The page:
Wednesday, September 24, 2014
Legendary Gustus, Phelps Spread Shooting Seed at Bedford
Few of Rob Phelps' current players know of his exploits as a record-slaying scorer at Nazareth High.
A multi-faceted 6-foot-5 gamer who ascended New York City's all-time scoring ranks, Phelps was once a maddening 3-point dagger man.
As one of just two four-year starters during a prosperous era for NYC's prep scene, Phelps eclipsed the 2,400-point milestone.
Now the head coach at Brooklyn's Bedford Academy, the homegrown product doesn't find himself reminiscing or revisiting vivid details of his legendary NYC buckets binge.
The locals do enough of it themselves.
"Coach, you absolutely torched my team back in the day," says one devout New York City basketball fan, referring to Phelps' 35-point eruption during Nazareth's upset of nationally ranked Christ The King in the early 1990s.
"Rob, they have no idea what it was like back then," says another fan, waxing poetic about the ultra-competitive, hothouse environment New York City hoops was during Phelps' heyday.
Before Sebastian Telfair and before Lance Stephenson, Kenny Anderson and Phelps were the city's No.1 and No.2 leading scorers, respectively.
New York City was the Division-I launchpad, a national force and undisputed proving ground for the world's elite.
Nazareth's program revival didn't take place without the necessary labor and new pieces.
The arrival of Canarsie product Ted Gustus, coupled with the ascension of Phelps, helped resuscitate a dormant East Flatbush program that routinely languished around the .500 mark.
Refusing to wither under pulse-less mediocrity, Gustus swooped in and installed an around-the-clock program.
The gym doors stayed open. Gustus imparted shooter's wisdom, giving Phelps an enormous green light.
Assimilating to every position from two-guard to center, spraying 3-pointers with an assassin's instinct, Phelps piloted Nazareth to prominence.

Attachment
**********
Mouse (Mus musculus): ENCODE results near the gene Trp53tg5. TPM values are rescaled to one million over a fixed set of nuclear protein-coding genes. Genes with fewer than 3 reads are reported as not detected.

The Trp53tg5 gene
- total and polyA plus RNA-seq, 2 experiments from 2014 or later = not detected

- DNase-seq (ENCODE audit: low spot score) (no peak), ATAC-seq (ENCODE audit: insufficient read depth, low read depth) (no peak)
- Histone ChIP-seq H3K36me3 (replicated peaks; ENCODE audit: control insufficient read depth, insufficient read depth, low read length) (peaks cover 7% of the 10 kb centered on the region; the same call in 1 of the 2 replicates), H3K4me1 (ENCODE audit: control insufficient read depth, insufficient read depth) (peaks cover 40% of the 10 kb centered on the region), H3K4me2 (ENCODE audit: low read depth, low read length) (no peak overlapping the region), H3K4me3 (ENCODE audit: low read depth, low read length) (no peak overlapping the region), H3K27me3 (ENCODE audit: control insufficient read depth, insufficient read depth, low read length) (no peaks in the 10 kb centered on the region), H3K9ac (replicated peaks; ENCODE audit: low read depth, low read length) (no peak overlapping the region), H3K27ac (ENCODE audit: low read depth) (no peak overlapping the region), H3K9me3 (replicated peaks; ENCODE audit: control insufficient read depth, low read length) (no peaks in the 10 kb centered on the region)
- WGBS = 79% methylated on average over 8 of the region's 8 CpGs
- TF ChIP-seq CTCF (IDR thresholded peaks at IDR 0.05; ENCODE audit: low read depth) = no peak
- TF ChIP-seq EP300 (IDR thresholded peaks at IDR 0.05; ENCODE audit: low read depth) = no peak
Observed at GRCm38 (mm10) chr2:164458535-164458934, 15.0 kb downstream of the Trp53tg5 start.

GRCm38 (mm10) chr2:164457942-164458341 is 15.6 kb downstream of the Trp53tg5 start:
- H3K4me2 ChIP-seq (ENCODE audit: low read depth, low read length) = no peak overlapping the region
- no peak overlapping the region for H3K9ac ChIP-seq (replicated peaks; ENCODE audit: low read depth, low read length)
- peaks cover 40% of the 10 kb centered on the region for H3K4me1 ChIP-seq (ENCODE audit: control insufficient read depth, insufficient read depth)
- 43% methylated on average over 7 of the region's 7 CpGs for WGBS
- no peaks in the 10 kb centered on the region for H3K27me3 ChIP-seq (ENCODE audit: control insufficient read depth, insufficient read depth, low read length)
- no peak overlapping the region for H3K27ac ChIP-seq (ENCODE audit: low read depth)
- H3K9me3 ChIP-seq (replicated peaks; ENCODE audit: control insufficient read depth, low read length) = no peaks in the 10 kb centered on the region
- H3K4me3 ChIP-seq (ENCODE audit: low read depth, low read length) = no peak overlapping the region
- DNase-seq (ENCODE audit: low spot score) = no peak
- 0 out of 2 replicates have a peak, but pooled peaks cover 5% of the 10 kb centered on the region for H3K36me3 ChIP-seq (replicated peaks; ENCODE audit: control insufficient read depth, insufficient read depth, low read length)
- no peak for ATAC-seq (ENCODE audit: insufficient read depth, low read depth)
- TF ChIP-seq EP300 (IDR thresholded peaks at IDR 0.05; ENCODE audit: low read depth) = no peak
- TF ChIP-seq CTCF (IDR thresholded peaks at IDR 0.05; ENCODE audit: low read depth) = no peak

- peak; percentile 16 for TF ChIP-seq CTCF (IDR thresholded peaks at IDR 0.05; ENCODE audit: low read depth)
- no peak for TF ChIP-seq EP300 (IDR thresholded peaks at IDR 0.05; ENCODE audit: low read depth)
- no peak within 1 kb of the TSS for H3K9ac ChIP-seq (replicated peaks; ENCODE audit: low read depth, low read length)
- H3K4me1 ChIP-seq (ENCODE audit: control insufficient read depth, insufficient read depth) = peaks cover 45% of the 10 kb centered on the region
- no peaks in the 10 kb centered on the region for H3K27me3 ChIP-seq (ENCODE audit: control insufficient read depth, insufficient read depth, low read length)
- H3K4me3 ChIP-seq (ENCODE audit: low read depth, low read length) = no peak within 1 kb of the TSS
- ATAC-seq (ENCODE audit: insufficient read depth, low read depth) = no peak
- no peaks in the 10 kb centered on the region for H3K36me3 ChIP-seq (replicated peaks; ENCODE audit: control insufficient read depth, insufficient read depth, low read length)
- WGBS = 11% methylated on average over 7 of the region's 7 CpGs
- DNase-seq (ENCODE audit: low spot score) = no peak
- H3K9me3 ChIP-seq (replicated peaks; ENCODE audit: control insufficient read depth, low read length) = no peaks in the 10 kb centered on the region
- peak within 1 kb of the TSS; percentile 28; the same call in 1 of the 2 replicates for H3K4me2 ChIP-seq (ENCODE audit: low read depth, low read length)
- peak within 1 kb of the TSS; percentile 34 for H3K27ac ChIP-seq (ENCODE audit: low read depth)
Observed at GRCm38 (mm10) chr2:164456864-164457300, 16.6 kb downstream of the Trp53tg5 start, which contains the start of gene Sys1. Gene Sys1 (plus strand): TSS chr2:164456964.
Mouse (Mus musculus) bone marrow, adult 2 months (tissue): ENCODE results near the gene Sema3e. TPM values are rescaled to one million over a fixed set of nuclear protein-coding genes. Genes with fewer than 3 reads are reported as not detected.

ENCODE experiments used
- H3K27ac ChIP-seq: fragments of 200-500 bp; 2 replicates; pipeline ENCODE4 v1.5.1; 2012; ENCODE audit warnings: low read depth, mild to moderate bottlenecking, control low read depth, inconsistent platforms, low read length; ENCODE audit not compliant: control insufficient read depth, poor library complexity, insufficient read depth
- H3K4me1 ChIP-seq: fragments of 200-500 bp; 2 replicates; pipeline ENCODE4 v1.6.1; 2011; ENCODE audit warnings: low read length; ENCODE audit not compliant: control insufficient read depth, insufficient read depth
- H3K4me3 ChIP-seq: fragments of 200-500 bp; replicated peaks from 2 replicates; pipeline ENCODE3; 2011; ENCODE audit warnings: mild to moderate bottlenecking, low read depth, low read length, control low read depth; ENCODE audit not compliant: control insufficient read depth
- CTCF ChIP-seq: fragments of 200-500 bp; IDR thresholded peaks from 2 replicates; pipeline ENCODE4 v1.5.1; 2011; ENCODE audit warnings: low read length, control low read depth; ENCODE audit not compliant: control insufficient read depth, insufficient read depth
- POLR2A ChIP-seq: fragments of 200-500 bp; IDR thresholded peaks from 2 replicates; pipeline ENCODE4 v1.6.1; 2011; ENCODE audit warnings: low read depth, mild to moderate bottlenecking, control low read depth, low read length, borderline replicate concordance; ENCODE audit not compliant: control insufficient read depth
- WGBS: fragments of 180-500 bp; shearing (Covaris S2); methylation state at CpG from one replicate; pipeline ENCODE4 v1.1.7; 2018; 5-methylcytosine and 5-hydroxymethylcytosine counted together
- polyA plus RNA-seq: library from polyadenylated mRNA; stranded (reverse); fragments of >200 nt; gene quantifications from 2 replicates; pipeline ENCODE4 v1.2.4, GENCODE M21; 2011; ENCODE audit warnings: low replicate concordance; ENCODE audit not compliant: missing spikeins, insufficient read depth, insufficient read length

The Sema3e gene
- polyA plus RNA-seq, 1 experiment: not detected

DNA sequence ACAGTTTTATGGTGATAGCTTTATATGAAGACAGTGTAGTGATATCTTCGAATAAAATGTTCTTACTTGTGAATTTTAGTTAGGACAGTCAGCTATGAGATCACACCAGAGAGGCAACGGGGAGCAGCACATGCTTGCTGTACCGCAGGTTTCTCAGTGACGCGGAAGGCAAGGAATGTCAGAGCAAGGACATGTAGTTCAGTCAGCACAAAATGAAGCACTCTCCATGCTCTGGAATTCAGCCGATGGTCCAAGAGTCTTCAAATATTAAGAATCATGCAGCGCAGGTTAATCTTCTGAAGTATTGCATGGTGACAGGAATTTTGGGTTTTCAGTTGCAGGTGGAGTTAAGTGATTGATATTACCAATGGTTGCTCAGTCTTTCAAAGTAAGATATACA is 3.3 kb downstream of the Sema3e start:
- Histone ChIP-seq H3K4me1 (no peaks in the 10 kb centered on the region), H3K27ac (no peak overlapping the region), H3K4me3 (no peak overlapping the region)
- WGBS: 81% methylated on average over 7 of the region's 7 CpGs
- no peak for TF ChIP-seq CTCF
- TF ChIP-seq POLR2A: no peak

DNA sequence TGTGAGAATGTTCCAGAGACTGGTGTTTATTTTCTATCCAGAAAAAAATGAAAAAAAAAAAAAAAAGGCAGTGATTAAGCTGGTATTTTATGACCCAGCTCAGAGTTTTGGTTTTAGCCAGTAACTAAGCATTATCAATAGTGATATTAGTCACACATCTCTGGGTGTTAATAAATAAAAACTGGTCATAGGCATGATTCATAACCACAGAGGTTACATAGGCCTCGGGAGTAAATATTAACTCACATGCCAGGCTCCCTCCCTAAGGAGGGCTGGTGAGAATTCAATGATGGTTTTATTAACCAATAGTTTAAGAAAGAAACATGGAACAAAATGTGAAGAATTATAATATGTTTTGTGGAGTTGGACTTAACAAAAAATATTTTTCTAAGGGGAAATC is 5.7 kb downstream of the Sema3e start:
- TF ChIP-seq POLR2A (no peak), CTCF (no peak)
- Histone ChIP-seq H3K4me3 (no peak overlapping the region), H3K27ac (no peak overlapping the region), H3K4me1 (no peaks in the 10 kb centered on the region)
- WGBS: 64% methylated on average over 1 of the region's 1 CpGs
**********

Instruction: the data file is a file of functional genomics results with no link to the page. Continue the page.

The transformation didn't happen overnight. Gustus and Phelps worked mercilessly at coming off screens ready to pull and pop. They worked on catch-and-shoot drills, ensconced in the warm gym during brutal winters.
Now, 25+ years later, Gustus is still orchestrating laborious shooting drills. This time, it's Phelps in the teaching role alongside his mentor.
Both Gustus and Phelps have helped cultivate that same knockdown presence in Bedford's senior off guard Ian Roach.
"The main thing with Ian is just getting that muscle memory down and just getting a lot of reps up," said Phelps, who preaches consistency.
"The biggest change for him is that last year he was more of a spot-up guy. Now, he's going to have to be more of that leader and be more of that guy with a total game. He's going to have to score in different ways, a little more off the bounce and getting to the basket more."
Roach showcased the new touch during Saturday's SCRIMMAGE WARS.
Eleven seconds into the game, Roach deposited Anthony Gibbs' dish into a deft 3-pointer.
On Bedford's ensuing possession, Roach ran off Anthony Munson's screen and darted to the corner. Off a quick catch-and-pull, he dialed from 26 feet out.